Keystone XL pipeline is the wrong target for protesters
ACANADIAN COMPANY’S application to build an oil pipeline between Alberta and the Gulf of Mexico has become the symbol of the fight against fossil fuels in America. In a public hearing last week, activists, some weeping, begged the State Department to oppose the plan. In the balance, they claimed, was nothing less than the global climate, America’s economy, even sensitive racial divisions. Mainstream environmental groups have enthusiastically embraced the cause. Passions can hardly be overstated: Twelve hundred people were arrested for protesting the pipeline in Washington over the summer.
The activists have the wrong target.
True, the petroleum that comes from Alberta’s “tar sands” isn’t very clean; it produces more carbon emissions than light sweet crude. And, true, pipelines can leak, as recent ruptures in Michigan and under the Yellowstone River demonstrate.
But rejecting the pipeline won’t reduce global carbon emissions or the risk of environmentally destructive spills.
Canada’s government — and rising world petroleum prices — guarantee that the country will extract the oil from its tar sands, and that Asia will take it if America doesn’t. That means using pipelines to transport Canada’s heavy crude hundreds of miles to the West Coast and then shipping it abroad, burning fossil fuels and risking ocean spills along the way. China already has a large stake in Canadian oil production. Plans are already in the works to build the necessary pipelines.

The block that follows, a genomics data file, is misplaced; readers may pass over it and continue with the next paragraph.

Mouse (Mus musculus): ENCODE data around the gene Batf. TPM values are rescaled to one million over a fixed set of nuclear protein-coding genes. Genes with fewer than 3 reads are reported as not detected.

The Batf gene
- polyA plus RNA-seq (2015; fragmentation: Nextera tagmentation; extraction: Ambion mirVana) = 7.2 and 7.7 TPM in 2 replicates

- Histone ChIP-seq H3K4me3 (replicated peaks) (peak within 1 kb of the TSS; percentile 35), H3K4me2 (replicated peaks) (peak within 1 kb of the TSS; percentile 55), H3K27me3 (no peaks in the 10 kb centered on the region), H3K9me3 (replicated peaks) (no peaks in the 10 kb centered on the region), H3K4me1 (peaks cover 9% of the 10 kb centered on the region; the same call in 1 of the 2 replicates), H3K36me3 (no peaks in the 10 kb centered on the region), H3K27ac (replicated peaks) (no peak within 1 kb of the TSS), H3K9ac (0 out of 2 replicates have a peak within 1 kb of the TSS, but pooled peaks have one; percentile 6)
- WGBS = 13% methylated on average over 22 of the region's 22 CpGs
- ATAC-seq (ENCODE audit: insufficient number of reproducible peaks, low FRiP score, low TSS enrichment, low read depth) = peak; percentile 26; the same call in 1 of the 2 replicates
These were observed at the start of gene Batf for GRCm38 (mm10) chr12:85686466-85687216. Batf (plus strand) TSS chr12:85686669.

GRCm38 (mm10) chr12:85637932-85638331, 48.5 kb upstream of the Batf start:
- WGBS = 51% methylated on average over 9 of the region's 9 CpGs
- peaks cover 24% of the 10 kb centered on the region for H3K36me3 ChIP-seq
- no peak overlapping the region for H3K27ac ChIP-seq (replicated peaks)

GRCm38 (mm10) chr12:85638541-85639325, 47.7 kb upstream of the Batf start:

Critics fall back on the allegation that petroleum companies want to export much of the Canadian oil abroad after refining it in Gulf Coast facilities. With access to the world oil market, they can and should have that option. But if export markets are that attractive, Canadian crude will reach them without transiting the United States, and American refineries will get their low-grade crude from somewhere else. The bottom line remains: The more American refineries source their low-grade crude via pipeline from Canada and not from tankers out of the Middle East or Venezuela, the better, even if not every refined barrel stays in the country.
Producing energy is a dirty business, and it will remain so for a long time, even with the right policies. Part of facing this reality is admitting that how the world produces energy must change over time. But another part is accepting that oil production will continue for decades and clear-headedly managing the risks — not pretending we can wish them away.